Monday, April 13, 2020

4 Considerations For #RemoteLearning

Odds are your students (and if you are like me, your own children) are learning at home currently due to the outbreak of COVID-19 across the globe. Every state in the U.S. and countless other countries have closed schools to help flatten the curve of infection.

According to Education Week:

21 states and 3 U.S. territories have ordered or recommended school building closures for the rest of the academic year. School closures due to coronavirus have impacted at least 124,000 U.S. public and private schools and affected at least 55.1 million students. There are at least 98,000 public schools and at least 34,000 private schools in the U.S., according to the National Center for Education Statistics. Those schools educate almost 50.8 million public school students and 5.8 million private school students.

These closures have put enormous pressure on leaders, educators, students and parents to take the traditional academic year and attempt to finish completely remotely, in many cases online.

In this rush to get devices to students, curriculums digitized and schedules adjusted there are wildly different practices in place for remote learning along with a plethora of ideas (good and not so good) circulating on social media.

Recently I spent looking at tweets, reading Facebook posts and blog posts and came to the conclusion that there is a great deal out there that tells educators what not to do. But very little in what to do that is based in sound pedagogy and decisions that serve the best interests of kids and teachers alike.

Take a breath. Everyone. Educators. Leaders. Teachers. Students. Parents. We all just need to remember this is new for all of us. This amount of remote learning hasn't been tried on this scale at all, perhaps ever. So many are doing the best can with what they have. There is no one singular way to ensure that kids are learning (sustainably) in a remote learning environment. Much of the research has been done at the HigherEd level and while comparisons can be made, there aren't a set of standards or rules that can guide K12 effectively.

That said there are some considerations that need to be made in these Remote Learning circumstances.

Here are 4 Considerations For Remote Learning

1) Keep The Focus On Equity-Many schools, including my own kids, rushed to get devices and hotspots into the hands of students as soon as they could because the plan is to use digital tools, online resources and LMS' to keep the learning going. While this is a valiant effort, the reality is that in many places this isn't possible. The move to remote learning has not erased decades of inequality issues that plague much of the U.S.

The first thing to recognize is that each one of us is living out this pandemic differently. Some are struggling with the disease itself while others are coping with unemployment, empty shelves of food or a lack of child care. The last thing we need to do is rush to replicate the school day online and punish students who can not meet there.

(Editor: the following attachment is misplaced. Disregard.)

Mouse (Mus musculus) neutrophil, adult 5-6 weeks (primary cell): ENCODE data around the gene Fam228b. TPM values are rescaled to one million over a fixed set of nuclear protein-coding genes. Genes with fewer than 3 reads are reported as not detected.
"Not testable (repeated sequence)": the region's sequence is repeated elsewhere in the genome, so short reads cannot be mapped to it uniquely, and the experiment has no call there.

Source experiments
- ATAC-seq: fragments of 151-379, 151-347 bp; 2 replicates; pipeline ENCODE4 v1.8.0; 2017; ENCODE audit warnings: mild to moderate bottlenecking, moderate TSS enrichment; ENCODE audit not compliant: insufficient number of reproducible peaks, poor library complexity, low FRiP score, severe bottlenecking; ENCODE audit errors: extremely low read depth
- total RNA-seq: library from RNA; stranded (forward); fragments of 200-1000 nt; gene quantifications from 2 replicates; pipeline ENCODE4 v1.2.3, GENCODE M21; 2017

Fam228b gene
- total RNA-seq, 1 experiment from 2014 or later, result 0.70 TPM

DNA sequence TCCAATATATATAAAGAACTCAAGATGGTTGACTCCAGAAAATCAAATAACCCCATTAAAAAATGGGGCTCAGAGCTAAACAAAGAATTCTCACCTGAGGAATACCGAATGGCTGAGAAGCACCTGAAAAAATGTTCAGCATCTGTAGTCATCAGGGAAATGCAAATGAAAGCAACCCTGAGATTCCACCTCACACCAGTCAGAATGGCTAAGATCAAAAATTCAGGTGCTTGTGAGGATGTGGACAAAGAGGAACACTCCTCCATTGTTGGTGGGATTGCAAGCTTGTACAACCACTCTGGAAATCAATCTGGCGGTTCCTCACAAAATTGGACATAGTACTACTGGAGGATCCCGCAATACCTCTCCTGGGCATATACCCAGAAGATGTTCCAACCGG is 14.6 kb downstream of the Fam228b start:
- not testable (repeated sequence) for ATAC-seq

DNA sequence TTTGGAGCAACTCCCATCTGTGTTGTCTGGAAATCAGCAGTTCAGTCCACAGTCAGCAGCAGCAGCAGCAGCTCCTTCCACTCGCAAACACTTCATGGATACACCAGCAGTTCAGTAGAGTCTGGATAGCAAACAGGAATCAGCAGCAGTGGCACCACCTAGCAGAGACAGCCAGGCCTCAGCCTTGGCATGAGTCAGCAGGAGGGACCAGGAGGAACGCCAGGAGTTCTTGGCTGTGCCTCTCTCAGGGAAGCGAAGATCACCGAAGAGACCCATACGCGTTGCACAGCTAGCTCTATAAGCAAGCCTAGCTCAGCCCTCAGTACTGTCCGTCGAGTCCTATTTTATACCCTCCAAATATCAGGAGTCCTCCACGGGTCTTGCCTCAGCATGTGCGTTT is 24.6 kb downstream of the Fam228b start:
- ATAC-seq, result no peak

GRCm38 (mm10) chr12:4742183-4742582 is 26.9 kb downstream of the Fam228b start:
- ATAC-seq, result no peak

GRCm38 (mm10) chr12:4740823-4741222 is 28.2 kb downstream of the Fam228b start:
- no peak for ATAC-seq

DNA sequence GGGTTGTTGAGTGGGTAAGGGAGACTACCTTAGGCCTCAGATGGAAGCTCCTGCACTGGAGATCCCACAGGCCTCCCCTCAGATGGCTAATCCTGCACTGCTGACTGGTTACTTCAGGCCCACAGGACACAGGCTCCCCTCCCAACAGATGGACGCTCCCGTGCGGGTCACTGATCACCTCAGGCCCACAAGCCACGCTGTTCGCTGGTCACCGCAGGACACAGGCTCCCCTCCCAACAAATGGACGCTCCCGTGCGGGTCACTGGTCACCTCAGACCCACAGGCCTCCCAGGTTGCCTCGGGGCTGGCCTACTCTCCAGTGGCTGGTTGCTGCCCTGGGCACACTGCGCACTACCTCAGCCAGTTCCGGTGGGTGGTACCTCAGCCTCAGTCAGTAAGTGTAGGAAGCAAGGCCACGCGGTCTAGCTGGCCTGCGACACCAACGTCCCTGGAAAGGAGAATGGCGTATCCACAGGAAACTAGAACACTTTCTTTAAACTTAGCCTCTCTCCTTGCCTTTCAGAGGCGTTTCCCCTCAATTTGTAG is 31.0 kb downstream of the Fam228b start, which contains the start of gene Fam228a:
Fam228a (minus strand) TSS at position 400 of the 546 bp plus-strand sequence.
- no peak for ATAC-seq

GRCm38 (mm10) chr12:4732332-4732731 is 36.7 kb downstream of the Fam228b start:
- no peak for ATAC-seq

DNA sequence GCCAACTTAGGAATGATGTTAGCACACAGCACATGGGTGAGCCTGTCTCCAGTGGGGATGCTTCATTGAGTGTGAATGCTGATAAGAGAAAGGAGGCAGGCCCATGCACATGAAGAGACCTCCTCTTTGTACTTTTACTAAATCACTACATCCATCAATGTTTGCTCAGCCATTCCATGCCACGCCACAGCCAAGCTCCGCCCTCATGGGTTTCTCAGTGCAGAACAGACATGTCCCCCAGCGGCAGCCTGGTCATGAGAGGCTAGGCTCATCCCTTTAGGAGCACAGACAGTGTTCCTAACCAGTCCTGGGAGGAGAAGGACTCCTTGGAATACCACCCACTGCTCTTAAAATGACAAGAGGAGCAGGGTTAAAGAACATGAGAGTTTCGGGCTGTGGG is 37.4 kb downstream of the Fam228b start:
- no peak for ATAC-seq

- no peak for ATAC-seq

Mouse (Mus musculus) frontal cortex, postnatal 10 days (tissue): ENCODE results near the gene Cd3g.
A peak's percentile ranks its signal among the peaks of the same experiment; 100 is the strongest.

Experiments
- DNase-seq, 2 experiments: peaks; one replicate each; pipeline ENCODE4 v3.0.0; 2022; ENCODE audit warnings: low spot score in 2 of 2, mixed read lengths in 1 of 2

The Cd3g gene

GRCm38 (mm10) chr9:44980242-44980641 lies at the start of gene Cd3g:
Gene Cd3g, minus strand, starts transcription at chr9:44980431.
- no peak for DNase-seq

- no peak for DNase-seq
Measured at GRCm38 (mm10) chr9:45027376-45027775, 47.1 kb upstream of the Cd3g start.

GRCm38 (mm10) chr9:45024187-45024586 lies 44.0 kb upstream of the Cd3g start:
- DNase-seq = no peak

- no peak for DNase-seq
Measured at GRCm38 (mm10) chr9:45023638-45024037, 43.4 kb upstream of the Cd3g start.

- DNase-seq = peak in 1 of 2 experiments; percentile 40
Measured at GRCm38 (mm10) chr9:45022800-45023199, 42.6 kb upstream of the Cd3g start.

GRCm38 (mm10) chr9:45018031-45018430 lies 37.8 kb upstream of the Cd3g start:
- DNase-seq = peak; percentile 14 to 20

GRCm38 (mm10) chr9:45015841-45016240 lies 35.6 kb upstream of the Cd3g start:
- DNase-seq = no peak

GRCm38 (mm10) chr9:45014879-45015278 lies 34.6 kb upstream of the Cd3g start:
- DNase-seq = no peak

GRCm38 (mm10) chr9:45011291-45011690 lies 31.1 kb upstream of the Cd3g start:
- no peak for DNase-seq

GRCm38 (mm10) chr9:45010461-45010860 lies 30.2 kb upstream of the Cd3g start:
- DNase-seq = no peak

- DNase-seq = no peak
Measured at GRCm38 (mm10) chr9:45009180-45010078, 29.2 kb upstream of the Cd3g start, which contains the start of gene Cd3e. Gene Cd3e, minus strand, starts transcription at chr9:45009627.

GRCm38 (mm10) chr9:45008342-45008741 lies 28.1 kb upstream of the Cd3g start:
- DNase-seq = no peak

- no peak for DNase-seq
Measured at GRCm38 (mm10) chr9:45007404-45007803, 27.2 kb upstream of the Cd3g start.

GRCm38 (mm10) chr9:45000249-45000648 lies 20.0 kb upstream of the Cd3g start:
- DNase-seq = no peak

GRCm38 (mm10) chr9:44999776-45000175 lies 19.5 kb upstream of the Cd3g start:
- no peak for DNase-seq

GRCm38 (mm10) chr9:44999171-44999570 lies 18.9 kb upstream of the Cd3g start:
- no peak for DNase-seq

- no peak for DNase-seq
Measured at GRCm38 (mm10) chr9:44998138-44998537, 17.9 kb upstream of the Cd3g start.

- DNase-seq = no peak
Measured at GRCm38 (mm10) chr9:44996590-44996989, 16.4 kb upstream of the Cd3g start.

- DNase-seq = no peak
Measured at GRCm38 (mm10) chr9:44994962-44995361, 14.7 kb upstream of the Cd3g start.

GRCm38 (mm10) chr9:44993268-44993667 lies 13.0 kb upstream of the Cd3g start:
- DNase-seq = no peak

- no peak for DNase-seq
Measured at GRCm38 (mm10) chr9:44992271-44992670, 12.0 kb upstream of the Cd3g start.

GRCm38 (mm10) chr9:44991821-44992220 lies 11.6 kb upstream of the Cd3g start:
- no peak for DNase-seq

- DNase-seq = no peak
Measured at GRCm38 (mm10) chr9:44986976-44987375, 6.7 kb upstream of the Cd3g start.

It's time to be creative with how student and parents are going to navigate this new reality of remote learning. It doesn't mean give up. It doesn't mean to pile on either. It means to be selective in the policies that are put in place and always keep equity at the top of the list.

2) Remote Learning Doesn't Equal Online Learning-With this push to try and "level the playing field" much of the content delivered today is being put online, or technology is being used to ease the burden of trying to create virtual or remote learning lessons. What is playing out in many parts of the U.S. is a an attempt to replicate the school day online.

Imagine sitting in a 6 hour virtual meeting with colleagues. (Just the thought gives me anxiety.) This is what is happening to some students. We have to be selective in the the learning that we give to students more than ever before. And the learning doesn't have to be all digitally based. Kids now have a great deal more time to explore their world. PBL and Design Thinking activities require very little, if any technology and can help students dig deeper into concepts than completing a digitized worksheet ever would.

3) Flexibility-With schedules thrown into chaos, and our understanding that we are all living this pandemic differently, flexibility needs to be the name of this game. As we've said before nothing is standard about this remote learning. With many parents working from home, and some households with more than one child and not enough technology to go around we have to be flexible in how remote learning takes place.

While attempts should be made to get students together for brief (no more than 15 minutes just to do check ins, not actual teaching) we have to realize some will be able to make it an others won't. This extends to the work that students do as well. Work can be assigned at the beginning of the week and due at the end of the week or the beginning of the next. The expectation that this non-traditional learning will suddenly make expectations realistic is ludicrous. Maintain flexibility in what students do and learn and educators themselves need to be flexible to adapt and change.

4) Remote Learning Doesn't Mean Staying At A Distance-If I never hear the term "social distancing" again it won't be too soon. In many places there are rules and regulations about how far people need to stay away from each other so we all don't spread the disease. It should be called physical distancing because we still need to remain social, and that goes for learning too.

There are so many tools that educators and kids can use to stay in touch. I laid out in previous post about how to communicate and stay in touch during remote learning. The takeaway is, if you can do face-to-face time, do it. But don't use all of it for direct instruction. Use it for personal check ins and staying positive. If you can't do face-to-face time, use the phone, email, any other way and reach out and stay connected to students and other colleagues as well.